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De Tullio Law Firm and the New York Times

De Tullio Law Firm and the New York Times

De Tullio Law Firm‘s second contribution for the New York Times

One year after our first contribution for the New York Times, De Tullio Law Firm was interviewed for the second time to provide, once again, potential investors in Italy with useful guidelines regarding the buying basics of the Italian conveyancing process.De Tullio Law Firm and the New York Times - Riviera Ligure by night

This time, the article is focused on the Riviera Ligure, one of the most sought-after places of the Italian country, but the legal information provided herein are extended to the whole Italian territory.

The article includes critical information, such as Italian Notary‘s fees (Italian Notaio’s fees), legal fees and Italian property taxes.

Buying basics in the Italian Riviera

There are no restrictions on most foreigners buying real estate in Italy, said Giandomenico De Tullio, a managing partner at the De Tullio Law Firm, which has offices in Italy and Britain.

Transactions are handled by a notary, whose fee is negotiable, but typically starts at around 1,500 euros (or about $1,860) and varies depending on the price of the property and the complexity of the deal, said Gianluca Giovannini, a notary in Livorno. For complicated transactions and sales involving foreigners, it is a good idea to hire a bilingual lawyer as well, said Mr. De Tullio, who estimated that a lawyer’s fee would be about 1 percent of the sales price. In addition, there is a 22 percent value-added tax on both services.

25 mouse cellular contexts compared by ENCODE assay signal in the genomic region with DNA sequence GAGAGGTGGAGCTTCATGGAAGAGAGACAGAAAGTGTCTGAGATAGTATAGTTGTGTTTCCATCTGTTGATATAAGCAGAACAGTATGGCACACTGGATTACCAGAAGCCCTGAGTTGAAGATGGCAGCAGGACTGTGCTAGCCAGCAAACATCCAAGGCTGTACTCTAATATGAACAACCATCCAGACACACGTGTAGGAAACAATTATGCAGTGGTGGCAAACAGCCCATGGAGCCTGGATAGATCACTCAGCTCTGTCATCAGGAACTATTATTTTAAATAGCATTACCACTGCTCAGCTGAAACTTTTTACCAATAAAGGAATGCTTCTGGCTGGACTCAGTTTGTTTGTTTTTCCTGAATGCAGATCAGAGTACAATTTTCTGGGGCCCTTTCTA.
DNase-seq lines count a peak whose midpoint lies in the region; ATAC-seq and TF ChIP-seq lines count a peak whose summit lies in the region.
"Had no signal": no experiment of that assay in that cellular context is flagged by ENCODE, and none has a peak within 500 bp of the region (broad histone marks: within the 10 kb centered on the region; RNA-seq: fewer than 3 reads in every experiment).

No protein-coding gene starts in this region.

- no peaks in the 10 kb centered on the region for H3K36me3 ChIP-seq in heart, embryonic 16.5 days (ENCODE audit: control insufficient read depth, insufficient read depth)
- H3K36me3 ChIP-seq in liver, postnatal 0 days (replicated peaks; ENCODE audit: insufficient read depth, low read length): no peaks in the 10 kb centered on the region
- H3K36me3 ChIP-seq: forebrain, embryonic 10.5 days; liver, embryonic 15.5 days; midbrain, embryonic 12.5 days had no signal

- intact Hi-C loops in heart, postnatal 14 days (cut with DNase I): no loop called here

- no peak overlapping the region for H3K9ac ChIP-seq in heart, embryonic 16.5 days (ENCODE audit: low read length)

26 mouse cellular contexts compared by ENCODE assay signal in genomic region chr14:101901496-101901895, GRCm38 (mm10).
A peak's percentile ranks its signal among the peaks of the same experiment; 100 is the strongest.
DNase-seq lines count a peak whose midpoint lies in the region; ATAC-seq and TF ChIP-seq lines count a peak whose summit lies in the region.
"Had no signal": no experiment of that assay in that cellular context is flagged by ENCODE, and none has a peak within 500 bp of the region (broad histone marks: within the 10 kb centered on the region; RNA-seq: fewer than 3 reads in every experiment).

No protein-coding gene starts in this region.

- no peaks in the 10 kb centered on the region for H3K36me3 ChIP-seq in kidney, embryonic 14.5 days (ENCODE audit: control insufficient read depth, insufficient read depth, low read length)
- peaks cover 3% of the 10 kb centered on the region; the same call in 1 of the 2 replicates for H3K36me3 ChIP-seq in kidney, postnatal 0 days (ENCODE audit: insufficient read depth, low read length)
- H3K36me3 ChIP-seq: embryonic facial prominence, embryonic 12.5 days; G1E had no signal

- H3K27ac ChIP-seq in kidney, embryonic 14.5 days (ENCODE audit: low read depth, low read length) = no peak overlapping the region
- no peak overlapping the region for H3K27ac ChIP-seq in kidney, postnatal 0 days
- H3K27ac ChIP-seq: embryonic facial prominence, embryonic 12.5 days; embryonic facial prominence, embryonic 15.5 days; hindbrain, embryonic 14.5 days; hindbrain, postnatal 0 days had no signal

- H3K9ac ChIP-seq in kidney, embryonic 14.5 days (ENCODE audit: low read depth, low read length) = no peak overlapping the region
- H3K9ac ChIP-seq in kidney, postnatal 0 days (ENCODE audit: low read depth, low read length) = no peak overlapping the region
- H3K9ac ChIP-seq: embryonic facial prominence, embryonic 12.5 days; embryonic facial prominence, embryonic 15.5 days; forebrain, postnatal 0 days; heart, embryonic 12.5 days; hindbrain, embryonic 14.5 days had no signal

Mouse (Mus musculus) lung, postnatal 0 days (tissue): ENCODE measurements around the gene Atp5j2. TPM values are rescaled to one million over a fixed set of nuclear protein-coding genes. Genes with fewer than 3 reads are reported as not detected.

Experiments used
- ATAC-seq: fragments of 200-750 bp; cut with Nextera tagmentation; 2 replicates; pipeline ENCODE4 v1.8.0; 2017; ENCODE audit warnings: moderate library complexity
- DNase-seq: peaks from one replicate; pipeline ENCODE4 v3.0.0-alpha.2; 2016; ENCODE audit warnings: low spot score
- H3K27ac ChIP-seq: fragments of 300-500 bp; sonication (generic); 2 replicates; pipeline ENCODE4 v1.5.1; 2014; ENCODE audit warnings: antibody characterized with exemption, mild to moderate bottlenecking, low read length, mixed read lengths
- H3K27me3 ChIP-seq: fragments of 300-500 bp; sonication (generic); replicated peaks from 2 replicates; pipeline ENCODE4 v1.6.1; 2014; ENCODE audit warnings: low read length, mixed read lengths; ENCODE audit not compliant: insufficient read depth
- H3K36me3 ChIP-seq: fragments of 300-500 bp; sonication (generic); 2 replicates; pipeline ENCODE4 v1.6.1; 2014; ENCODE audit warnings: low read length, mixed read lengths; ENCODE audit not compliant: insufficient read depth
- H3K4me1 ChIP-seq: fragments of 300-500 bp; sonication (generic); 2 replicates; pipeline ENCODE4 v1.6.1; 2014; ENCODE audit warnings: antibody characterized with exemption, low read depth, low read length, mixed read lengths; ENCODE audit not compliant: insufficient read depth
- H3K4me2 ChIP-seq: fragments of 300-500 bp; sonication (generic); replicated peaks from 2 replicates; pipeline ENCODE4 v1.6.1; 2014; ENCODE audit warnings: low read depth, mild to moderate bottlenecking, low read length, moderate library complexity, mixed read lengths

De Tullio Law Firm and the New York Times - Riviera Ligure

The stamp duty is the buyer’s biggest closing cost, at 2 or 9 percent of the property’s assessed value, depending on whether it will be a primary residence or a second home, Mr. De Tullio said. (To get the primary-residence tax break, buyers must typically establish legal residence in the municipality within 18 months of buying the property, he said.)

Other closing costs include a building registry tax of 50 euros (about $62) and several other taxes and fees that add up to a few hundred euros. A rough estimate of closing costs on a 1 million euro property is around 30,000 euros (about $37,000), Mr. De Tullio said, but he added that it can vary greatly.” 

Read the full article here.

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